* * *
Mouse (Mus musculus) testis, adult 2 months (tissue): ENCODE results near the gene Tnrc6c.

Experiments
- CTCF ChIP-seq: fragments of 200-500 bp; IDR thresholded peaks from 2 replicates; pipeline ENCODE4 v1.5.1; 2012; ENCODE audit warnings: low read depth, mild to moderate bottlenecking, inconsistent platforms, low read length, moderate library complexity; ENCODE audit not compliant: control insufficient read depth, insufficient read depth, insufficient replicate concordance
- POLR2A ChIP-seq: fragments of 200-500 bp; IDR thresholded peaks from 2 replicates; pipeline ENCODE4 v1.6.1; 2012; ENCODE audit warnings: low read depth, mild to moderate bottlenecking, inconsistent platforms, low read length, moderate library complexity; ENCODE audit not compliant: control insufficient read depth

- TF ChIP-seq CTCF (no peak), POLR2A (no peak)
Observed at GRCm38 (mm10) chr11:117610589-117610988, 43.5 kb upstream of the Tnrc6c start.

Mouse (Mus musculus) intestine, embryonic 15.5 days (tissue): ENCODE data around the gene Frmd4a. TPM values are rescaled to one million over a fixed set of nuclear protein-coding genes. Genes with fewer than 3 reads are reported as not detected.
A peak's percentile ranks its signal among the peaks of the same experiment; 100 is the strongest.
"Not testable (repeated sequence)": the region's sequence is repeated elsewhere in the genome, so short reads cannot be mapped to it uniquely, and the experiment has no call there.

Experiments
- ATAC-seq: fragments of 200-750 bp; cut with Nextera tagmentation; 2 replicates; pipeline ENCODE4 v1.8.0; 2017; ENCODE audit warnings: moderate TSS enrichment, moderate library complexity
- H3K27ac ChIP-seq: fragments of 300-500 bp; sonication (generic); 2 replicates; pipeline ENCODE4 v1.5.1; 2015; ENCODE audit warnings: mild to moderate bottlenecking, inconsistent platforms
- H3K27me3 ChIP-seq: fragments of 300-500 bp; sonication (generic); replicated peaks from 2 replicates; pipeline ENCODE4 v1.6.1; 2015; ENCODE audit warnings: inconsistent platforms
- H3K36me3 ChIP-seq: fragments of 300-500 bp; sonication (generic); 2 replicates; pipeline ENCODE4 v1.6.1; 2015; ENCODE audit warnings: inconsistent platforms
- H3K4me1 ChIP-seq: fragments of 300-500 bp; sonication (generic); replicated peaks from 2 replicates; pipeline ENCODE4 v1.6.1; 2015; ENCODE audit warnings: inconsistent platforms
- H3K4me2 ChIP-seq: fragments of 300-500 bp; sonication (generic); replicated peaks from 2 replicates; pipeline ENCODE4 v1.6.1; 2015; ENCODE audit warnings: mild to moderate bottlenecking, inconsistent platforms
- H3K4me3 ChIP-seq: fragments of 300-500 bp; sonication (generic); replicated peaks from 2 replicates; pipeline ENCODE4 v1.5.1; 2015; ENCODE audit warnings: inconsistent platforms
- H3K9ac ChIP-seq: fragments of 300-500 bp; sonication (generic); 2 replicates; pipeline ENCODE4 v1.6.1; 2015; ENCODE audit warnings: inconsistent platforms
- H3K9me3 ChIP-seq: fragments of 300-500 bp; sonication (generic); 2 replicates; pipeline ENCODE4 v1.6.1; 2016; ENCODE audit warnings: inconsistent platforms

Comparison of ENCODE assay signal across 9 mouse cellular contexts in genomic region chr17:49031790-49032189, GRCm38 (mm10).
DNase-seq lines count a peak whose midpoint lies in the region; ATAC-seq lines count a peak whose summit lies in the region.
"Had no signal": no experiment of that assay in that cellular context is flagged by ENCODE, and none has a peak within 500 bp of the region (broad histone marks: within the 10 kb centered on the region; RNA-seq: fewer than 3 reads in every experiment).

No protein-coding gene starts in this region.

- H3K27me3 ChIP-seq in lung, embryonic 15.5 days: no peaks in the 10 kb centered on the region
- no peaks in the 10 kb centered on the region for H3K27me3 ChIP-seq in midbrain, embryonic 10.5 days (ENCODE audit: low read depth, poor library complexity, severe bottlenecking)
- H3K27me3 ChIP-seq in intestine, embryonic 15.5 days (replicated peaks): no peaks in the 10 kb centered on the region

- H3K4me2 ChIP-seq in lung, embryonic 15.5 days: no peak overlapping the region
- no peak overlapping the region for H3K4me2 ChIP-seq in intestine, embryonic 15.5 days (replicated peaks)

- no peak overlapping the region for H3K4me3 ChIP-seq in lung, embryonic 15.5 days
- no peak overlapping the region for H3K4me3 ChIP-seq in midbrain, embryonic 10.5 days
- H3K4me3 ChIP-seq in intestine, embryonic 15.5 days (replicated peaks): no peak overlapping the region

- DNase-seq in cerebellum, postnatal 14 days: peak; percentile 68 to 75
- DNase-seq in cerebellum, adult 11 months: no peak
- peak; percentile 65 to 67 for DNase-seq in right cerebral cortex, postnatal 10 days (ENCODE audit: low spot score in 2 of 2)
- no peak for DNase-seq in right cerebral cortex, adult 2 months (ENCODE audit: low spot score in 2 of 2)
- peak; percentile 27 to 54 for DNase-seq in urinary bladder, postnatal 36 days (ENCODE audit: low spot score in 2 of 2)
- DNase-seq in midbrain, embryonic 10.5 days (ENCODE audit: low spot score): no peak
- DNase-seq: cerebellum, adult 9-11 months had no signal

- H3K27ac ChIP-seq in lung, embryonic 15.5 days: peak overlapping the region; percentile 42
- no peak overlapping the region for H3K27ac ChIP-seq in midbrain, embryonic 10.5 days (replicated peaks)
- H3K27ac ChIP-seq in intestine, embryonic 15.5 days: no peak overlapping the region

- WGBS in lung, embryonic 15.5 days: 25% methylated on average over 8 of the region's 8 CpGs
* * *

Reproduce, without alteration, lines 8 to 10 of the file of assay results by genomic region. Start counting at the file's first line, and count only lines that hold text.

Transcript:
A peak's percentile ranks its signal among the peaks of the same experiment; 100 is the strongest.
"Not testable (repeated sequence)": the region's sequence is repeated elsewhere in the genome, so short reads cannot be mapped to it uniquely, and the experiment has no call there.

Experiments